Risk management is more than just checking boxes or filling out forms to satisfy regulatory requirements; it is an essential part of the design process, according to consultant Tom Shoup, who recently finished writing a new guide on the subject for startups and other manufacturers new to the healthcare arena.

“Lots of companies—startups as well as established companies—often think of risk management as a ‘regulatory thing’ and not a ‘design thing,’” Shoup says. “Since risk management is a process that helps make a product with an acceptable total risk, which is the definition of safe, I hope startups will see the advantage of using risk management as part of the design thought process and start it as early as possible.”

“The benefit, in addition to a safe product, is fewer surprises late in development or early post-market, which are very costly.”

As a senior research and development manager, Shoup has always had shared responsibility for risk management during the development or revision of a product, but it was his experience as a principal scientist for a startup company that influenced the content of his book, titled Premarket Risk Management for New Medical Device Companies.

“We were working on a CAPA [corrective and preventive action], and I realized that others in the company didn’t really understand what should be in the risk management file,” Shoup remembers. “So along with the regulatory manager, we sketched that out and used it to train others in the company.”

Although there are a number of standards and technical information reports (TIRs) that outline the process of risk management—such as ANSI/AAMI/ISO 14971, Medical devices—Application of risk management to medical devices, and ANSI/AAMI/IEC TIR80002-1, Application of risk management for IT networks incorporating medical devices—Part 2-1: Step by step risk management of medical IT networks; Practical applications and examples—participants at the 2015 AAMI/FDA Risk Management Summit felt a practical “how to” resource for new entrants to the medical device market was lacking.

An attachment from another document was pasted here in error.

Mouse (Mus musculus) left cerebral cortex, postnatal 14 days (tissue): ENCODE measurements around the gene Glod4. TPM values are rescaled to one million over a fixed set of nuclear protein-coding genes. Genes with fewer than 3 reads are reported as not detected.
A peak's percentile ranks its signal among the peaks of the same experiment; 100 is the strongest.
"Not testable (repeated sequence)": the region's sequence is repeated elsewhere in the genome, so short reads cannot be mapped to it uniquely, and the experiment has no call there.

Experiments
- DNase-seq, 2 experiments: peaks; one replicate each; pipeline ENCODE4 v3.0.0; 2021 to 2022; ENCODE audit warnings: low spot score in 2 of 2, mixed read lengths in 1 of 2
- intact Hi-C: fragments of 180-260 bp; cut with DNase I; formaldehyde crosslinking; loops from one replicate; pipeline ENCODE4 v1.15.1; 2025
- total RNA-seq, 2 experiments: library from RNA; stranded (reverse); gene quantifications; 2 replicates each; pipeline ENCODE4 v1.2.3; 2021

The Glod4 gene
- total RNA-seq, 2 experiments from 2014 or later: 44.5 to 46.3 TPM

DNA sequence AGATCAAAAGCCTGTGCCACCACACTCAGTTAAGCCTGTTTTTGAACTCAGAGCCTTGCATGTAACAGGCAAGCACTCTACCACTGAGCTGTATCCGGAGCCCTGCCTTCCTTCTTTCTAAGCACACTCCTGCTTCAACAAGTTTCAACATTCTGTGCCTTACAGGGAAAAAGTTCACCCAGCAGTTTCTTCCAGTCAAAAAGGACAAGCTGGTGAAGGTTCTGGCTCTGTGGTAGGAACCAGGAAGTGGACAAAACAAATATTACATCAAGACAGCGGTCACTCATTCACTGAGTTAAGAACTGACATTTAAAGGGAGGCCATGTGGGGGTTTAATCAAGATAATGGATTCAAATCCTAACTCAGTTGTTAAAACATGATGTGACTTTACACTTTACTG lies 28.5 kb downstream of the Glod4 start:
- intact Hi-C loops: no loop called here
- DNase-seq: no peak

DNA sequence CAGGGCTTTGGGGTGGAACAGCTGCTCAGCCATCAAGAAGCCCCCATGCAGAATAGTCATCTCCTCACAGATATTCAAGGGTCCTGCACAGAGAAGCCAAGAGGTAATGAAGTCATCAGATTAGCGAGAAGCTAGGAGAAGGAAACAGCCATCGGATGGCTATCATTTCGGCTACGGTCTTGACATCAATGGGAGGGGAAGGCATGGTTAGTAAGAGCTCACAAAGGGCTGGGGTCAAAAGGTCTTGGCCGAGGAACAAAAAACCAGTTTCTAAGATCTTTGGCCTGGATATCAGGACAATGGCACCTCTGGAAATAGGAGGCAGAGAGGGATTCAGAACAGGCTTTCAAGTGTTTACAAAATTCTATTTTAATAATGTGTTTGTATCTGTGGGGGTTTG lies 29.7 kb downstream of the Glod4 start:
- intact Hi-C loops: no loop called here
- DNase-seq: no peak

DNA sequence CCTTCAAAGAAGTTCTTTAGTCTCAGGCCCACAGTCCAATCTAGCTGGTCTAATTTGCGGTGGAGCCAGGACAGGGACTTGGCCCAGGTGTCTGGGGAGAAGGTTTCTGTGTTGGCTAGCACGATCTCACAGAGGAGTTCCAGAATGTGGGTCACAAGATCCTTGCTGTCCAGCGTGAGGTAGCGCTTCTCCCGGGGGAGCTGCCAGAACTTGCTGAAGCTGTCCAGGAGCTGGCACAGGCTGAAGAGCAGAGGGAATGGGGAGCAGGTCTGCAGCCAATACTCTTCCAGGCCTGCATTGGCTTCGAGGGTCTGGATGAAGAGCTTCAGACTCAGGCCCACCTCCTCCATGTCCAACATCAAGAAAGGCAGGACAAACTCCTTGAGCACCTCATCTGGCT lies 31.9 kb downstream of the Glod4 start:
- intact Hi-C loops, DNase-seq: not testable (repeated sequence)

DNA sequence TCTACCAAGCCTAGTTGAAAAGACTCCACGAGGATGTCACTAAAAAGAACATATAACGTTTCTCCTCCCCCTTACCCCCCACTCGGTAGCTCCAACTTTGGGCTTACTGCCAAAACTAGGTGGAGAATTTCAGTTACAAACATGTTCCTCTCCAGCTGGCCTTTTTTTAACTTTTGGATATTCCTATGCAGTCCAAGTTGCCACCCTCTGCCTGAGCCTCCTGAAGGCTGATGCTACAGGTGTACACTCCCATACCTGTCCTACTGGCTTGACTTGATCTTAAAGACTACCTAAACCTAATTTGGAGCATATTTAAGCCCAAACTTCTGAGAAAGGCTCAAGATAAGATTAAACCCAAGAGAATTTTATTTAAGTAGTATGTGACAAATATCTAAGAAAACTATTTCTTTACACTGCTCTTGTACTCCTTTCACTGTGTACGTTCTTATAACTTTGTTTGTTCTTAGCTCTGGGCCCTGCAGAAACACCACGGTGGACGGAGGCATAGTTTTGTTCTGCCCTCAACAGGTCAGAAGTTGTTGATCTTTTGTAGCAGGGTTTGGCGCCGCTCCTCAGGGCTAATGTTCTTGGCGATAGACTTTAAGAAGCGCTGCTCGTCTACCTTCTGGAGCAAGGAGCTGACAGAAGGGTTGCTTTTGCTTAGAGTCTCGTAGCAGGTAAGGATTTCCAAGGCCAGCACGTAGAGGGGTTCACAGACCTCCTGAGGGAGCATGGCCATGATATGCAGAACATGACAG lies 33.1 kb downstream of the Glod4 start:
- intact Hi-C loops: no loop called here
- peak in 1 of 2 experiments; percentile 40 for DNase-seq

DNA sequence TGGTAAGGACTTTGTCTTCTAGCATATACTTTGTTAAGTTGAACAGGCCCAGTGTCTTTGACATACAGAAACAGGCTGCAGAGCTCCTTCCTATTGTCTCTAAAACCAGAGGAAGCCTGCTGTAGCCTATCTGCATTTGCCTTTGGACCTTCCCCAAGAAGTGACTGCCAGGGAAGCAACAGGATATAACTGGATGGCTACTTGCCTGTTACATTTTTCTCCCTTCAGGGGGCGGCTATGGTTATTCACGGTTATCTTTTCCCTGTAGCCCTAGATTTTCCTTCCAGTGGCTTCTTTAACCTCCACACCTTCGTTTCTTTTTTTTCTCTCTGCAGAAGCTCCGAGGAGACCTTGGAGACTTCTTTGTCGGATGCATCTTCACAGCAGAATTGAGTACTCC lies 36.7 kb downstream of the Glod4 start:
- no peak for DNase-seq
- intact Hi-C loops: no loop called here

In his book, Shoup describes the contents of a risk management file and outlines the activities that go into its creation, such as hazard identification and risk assessment and control. The book also includes useful templates for developing a risk management plan and other necessary documents, as well as a risk management report checklist.

“Startups usually know they need to do something about risk management, but they often think brainstorming a big risk assessment matrix is the heart of the work when that’s not a good approach at all,” Shoup says. “I hope risk management owners in startups will say ‘I get it’ after reading this book and will know how to create a premarket risk management file for their first product.”